May 28, 2024 at 1:05 a.m.
Guest Columnist

What’s Up With Ramen (Besides The Price)?

When times get tougher, demand for cheap, filling food goes up.

TAMMY WILSON | Comments: 0 | Leave a comment

Some say that unused billboards indicate a downturn in the economy. Unrented space means companies are slashing their marketing budgets to make ends meet.

A closer-to-home indicator is ramen noodles.

When times get tougher, demand for cheap, filling food goes up. Ramen tends to sell out because people know they’re easy to cook and stretch the budget.  And nothing fills that bill (or the bowl) better than ramen.

Remember the empty shelves during the pandemic? I mean, besides the empty toilet paper sections. Ramen and soups in general were in short supply because so many people were out of work and had the time to heat up a simple meal.

The cheap, precooked noodles, originally targeted at Japanese consumers in the lean years after the war, entered the US market as a popular option for students or anyone else trying to stretch a dollar. And there was a time not so long ago, that you could buy them for as little as 10 cents a pack.

Gradually, the price edged up to .12, then .15 and .20.

Then, last week, I saw ramen packs priced for .79 at Food Lion. That may have been a fluke. I see Walmart has them for .30 a pack, and Dollar Tree is selling five for $1.50. Still, that’s a 50 percent increase from $1.

For anyone who shops for groceries each week, this isn’t big news. Remember the $4 and $5/dozen prices stores were asking 18 months ago? The bird flu contagion necessitated the culling (killing) of millions of chickens which led to—ta da—a shortage of eggs. And then it dawned on consumers (and government agencies) that eggs are used in a lot of stuff, from noodles to cake mix to pancakes to meatloaf. Fewer eggs available meant the price would skyrocket. And it did.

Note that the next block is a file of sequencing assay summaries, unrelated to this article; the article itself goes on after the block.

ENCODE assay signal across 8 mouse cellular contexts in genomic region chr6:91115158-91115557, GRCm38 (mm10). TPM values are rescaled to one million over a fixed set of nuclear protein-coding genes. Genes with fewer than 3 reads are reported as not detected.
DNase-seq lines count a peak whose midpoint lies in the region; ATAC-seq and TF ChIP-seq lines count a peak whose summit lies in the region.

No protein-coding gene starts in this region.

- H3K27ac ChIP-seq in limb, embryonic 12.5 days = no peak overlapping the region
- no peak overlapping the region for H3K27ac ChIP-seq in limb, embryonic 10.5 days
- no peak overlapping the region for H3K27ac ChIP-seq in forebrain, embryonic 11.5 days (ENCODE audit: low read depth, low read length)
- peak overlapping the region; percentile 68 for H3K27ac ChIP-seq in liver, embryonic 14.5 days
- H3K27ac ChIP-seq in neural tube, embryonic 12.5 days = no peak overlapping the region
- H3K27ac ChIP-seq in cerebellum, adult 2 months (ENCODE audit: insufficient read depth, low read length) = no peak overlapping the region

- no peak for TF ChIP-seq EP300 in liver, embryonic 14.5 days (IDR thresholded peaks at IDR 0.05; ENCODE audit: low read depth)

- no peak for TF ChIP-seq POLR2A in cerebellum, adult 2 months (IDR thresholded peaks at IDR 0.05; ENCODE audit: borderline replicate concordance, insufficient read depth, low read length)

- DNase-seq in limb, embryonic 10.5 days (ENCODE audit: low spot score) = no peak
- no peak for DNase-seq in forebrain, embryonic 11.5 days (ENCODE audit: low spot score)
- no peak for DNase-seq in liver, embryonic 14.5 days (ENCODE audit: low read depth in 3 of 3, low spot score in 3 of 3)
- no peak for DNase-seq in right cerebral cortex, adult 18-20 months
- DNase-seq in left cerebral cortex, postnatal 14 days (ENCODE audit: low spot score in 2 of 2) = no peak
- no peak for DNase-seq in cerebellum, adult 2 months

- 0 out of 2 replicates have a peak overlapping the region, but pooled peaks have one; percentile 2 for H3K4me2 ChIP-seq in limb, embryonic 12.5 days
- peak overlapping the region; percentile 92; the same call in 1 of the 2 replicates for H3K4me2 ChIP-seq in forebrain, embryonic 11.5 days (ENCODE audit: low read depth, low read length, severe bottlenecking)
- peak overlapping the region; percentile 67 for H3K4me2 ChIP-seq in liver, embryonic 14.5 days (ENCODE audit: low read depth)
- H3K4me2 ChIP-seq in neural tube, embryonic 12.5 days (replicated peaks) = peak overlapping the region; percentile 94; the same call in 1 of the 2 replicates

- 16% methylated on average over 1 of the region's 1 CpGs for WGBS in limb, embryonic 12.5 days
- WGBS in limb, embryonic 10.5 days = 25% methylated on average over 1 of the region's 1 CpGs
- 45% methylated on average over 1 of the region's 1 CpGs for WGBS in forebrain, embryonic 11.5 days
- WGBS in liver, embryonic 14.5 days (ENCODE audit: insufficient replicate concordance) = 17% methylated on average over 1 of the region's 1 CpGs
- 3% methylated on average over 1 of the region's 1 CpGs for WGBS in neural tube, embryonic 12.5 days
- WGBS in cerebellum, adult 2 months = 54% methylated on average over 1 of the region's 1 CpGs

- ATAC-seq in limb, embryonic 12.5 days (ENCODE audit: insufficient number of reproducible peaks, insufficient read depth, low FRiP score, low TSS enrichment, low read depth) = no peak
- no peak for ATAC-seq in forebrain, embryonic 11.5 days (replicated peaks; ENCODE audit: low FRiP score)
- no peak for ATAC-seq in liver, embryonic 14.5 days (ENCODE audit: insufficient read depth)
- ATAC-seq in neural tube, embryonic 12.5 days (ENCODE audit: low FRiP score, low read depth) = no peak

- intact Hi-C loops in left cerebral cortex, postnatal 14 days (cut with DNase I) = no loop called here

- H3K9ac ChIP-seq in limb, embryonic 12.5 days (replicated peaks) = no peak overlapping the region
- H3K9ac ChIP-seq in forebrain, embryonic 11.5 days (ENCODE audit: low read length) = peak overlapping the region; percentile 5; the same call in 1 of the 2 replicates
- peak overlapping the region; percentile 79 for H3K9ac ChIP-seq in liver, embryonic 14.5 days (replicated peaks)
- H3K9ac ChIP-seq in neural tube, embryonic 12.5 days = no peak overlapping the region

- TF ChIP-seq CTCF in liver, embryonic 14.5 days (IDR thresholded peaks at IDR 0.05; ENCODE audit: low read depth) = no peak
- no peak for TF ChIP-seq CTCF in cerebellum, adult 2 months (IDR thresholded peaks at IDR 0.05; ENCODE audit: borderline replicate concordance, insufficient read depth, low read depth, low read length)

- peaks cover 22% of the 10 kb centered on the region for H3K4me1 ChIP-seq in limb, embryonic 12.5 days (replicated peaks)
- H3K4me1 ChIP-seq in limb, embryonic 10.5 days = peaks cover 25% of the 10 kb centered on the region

Contrary to what you may assume, eggs aren’t use to make ramen. Rather, those stringy noodles contain wheat flour, water, sale and kanui, a mineral that makes the noodles elastic and chewy. But the chief ingredient—wheat—is a major contributor to the overall price, it so happens that the wheat is being squeezed worldwide from to poor crop conditions, labor costs and supply chain issues that don’t seem to ever go away.  As supply dwindles and demand remains, prices go up.

Not to worry, inflation is only transitory, the feds told us back in 2021.  

Been to McDonald’s or Burger King lately?  I ordered a Whopper Jr. combo the other day and paid well over $7. I hear there’s a special on now for $5, but I arrived a couple of days early and two dollars short. And while it helps to play the coupon game and take advantage of special offers, but they call them “special” for a reason. They aren’t available every day.

Whoever claimed food prices would go through the roof in 2024 knew what they were talking about. Every time I go to the store, I see rising prices and wonder how the average family gets by. Making the choice whether to pay the rent or utilities or put food on the table is more than an old saw of politicians.

Whenever I mention rising prices, some remind me that I shouldn’t worry if I can afford to buy groceries. But not everybody can. Folks who run local food pantries say the need has definitely increased while the ability to meet the demand has decreased. And I know from history, when people go hungry, bad things happen.

Which brings me back to ramen. Forget the .79 price, try the Dollar Tree example. Five packs for $1.50. That’s 50 percent more than the $1 price we remember.  

Has your income risen 50 percent?  

Nope, neither has mine.

Meanwhile, the Bureau of Labor Statistics says that April’s inflation rate was 3.4 percent over last year.

It’s one thing to see prices rise; its quite another to have the government gaslight us about it.      

---Tammy Wilson is a writer who lives near Newton. Contact her at  [email protected] .


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